land, in commemoration of the demoliIn 1792, he removed to Sheffield, and tion of the Bastile, in 1789, and was engaged himself with Mr. Gales, who sung at Belfast, on the 11th July, 1732,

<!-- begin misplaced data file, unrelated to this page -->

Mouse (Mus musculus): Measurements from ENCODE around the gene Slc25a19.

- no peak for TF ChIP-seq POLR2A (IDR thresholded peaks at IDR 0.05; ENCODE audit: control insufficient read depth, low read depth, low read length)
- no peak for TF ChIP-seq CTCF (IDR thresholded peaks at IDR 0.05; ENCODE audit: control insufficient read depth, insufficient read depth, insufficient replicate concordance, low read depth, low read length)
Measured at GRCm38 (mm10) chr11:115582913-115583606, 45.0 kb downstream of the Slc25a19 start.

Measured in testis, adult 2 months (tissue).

(Jan. 1, on the anniversary of that event. It him, correctly; but a magistrate in the had been copied into half the newspapers neighbourhood, who was also a volunin the kingdom, and had not the least teer officer, felt aggrieved at the narraallusion to the war, which broke out tive, and preferred a bill of indictment nine months after it uus written. Mont- against the printer for a libel, which was gomery was ignorant that the song was tried at Doncaster Sessions, in January, ready in his office for the press, till a 1796. The defence he set up was a hawker informed him of the fact, at the justification of the statement which same time requesting him to print a few he had published ; and a cloud of wit. quires for him: this, in the first instance, nesses established it. He was however was refused, as he was not in the habit found guilly, and sentenced to pay a of printing such articles for hawkers ;- fine of thirty pounds, and to suffer animportunity, however, prevailed; the other imprisonment in York Castle for song being in his eye perfectly harmless. the space of six months. Whatever may Others, it appeared, thought differently; be thought of the sentence, it is but jusfor the hawker was taken up a few days tice to both plaintiff and defendant, to afterwards at Wakefield, and there be- add, that the former treated the latter, came evidence against the printer, who after his return from York Castle, with was tried at the January Quarter Ses- marked kindness and attention; prosions, 1793, and found guilty of publish- moted his interest by every mean in his ing. This verdict, which was in fact an power, and even seemed to take a pleaacquittal, was refused by the court; and sure in shewing him marks of respect in the jury, on reconsidering for another public. A few years before he died, (for hour, then gave in a general verdiet of he has been dead many years,) when preguilty. The sentence, which was de- siding at the Quarter Sessions, he saw livered by M. A. Taylor, esq. who pre- Mr. Montgomery amongst the crowd of sided, was a fine of twenty pounds, and auditors, and instantly called to the prothree months imprisonment in York per officer to make way for him, inviting Castle,